After discussion, Commissioners Kang and Banta voted not to recommend certification of the EIR and the Commission deadlocked (Cardoza and Keller voting in favor). The EIR will now head to City Council on August 16th for certification with “no recommendation” from the Planning Commission. If Council approves the EIR, it would keep the project on schedule for approval by the end of the year.
Study Session held to review latest Lennar plans
Following the EIR certification hearing was a Study Session which was the project’s third. The presentation reviewed the previous efforts of the developers that dates back to October 2013 and presented a new option based on input from the community. Revisions that included stepbacks of the buildings, the consolidation of park space to create something closer to a Doyle-Hollis Park, a slight reduction in units from 540 to 500 units and a shift in density toward the north end of the project. The “Central Green” that the developer likened to SF’s South Park neighborhood and would run down Hubbard would be eliminated.
Lennar proposed achieving the required development bonus points through the inclusion of 17% “affordable” units and providing a community common space to house the annual roving Arts Celebration as well as a monetary contribution to the permanent Center for the Arts project. In addition, they would provide public improvements to Hubbard Street and contribute to the South Bayfront bridge project that would benefit the project and the entire community. The exact contributions would have to be clarified at the FDP (Final Development Plan) phase of the project.
Lennar representative Kevin Ma reviewed the revisions to the project and did his best to address neighbor concerns with mitigation of traffic with plans for the inclusion of Bike Share and Car Share pods. Ma also noted AC Transit’s plans for Double-Decker Transbay busses that were slated to roll-out in 2018 and reaching out to a street car consultant to ensure their project would be compatible with the proposed EBOT Streetcar project. Ma added that all of their efforts would reduce traffic from the project by 17% according to an independent traffic consultant.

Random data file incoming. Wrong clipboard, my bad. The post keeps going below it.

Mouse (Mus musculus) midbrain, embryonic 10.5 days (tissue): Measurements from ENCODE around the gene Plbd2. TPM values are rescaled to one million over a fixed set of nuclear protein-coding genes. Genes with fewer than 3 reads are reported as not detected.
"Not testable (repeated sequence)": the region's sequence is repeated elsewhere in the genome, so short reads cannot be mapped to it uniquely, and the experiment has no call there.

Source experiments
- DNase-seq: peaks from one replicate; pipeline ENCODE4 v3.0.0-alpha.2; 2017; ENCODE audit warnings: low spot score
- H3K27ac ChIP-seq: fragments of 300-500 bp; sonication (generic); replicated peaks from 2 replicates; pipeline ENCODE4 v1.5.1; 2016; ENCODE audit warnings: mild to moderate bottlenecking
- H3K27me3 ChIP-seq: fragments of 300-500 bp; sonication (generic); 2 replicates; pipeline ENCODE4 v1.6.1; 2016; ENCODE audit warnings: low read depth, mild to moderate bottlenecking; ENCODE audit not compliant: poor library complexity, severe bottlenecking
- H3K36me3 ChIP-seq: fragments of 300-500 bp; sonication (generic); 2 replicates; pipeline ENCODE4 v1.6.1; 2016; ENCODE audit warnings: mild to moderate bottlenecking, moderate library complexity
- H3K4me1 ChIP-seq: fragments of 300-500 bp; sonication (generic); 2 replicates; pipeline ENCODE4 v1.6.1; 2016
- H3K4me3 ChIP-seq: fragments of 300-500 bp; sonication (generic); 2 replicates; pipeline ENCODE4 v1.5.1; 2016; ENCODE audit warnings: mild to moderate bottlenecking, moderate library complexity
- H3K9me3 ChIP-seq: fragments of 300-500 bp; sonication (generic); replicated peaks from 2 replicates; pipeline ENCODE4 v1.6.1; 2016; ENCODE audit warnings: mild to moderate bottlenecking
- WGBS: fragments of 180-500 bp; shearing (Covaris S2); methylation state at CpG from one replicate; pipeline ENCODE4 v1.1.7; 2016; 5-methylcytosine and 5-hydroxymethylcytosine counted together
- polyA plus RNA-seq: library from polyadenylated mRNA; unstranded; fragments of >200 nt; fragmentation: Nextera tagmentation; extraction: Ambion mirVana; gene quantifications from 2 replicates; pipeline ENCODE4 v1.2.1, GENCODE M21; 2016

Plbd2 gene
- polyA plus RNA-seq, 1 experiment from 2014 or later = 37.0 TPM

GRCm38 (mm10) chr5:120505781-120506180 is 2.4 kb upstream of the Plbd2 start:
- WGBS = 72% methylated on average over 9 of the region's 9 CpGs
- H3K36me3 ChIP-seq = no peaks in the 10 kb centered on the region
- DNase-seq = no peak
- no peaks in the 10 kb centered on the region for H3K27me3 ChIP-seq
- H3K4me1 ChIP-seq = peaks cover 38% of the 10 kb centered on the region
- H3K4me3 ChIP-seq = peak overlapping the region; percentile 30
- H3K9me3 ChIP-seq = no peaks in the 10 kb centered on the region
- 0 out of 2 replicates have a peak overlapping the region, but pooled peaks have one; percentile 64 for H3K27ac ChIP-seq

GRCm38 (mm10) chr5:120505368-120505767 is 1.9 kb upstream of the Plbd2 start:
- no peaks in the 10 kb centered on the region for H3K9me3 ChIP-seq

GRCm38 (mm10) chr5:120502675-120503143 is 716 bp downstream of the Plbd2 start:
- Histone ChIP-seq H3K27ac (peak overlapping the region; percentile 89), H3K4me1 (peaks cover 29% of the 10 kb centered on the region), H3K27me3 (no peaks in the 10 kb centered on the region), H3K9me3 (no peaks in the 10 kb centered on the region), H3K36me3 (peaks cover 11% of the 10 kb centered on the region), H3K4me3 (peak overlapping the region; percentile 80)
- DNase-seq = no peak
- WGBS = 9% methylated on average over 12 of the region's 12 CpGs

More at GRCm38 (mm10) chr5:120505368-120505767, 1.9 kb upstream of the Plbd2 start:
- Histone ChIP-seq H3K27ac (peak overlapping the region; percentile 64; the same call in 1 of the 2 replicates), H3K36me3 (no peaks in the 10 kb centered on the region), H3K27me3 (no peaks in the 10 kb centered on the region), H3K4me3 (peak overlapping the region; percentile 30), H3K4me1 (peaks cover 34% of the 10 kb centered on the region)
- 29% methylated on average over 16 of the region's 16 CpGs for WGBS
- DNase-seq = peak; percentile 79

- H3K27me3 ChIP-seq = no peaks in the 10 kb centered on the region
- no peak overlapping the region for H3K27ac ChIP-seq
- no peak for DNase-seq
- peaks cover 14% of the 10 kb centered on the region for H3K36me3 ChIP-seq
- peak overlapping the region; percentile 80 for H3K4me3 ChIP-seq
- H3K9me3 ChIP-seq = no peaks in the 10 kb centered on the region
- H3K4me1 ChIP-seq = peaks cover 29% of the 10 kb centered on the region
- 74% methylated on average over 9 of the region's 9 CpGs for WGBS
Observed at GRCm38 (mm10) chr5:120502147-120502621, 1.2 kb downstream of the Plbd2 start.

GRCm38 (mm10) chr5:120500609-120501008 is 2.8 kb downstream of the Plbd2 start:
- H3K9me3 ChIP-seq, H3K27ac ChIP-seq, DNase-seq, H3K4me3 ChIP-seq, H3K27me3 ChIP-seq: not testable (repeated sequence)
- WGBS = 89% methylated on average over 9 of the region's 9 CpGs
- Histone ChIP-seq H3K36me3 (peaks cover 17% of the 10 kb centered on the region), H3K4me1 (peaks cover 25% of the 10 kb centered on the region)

Ma concluded his presentation by offering to further work through the community to achieve the necessary development bonus points in a way desired by neighbors. Particularly pleasing was Ma’s comments expressing openness to ownership units and Lennar’s financial ability to follow through on this. The city has not had a significant ownership project since 2009.
The E’ville Eye has continued to advocate for the inclusion of ownership housing, a more comprehensive parking management plan by the city and the addition of an Emery Go-Round route down Mandela to West Oakland BART that would save SF commuters upwards of 30 minutes of transit-time per day and make it more likely to be used by residents of this project and employees of the neighborhood.
The next City Council study session for the project is slated for September 6th. The entire Planning Commission meeting can be viewed above with the Study Session beginning at 1:51:00. The City also maintains a dedicated section of its website for the project. View the latest predevelopment plan proposal below:
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Bravo: “The E’ville Eye has continued to advocate for the inclusion of ownership housing, a more comprehensive parking management plan by the city and the addition of an Emery Go-Round route down Mandela to West Oakland BART that would save SF commuters upwards of 30 minutes of transit-time per day and make it more likely to be used by residents of this project and employees of the neighborhood.”
The most unrealistic part of this plan is the traffic/transit issues. And ownership housing would help stabilize the neighborhood.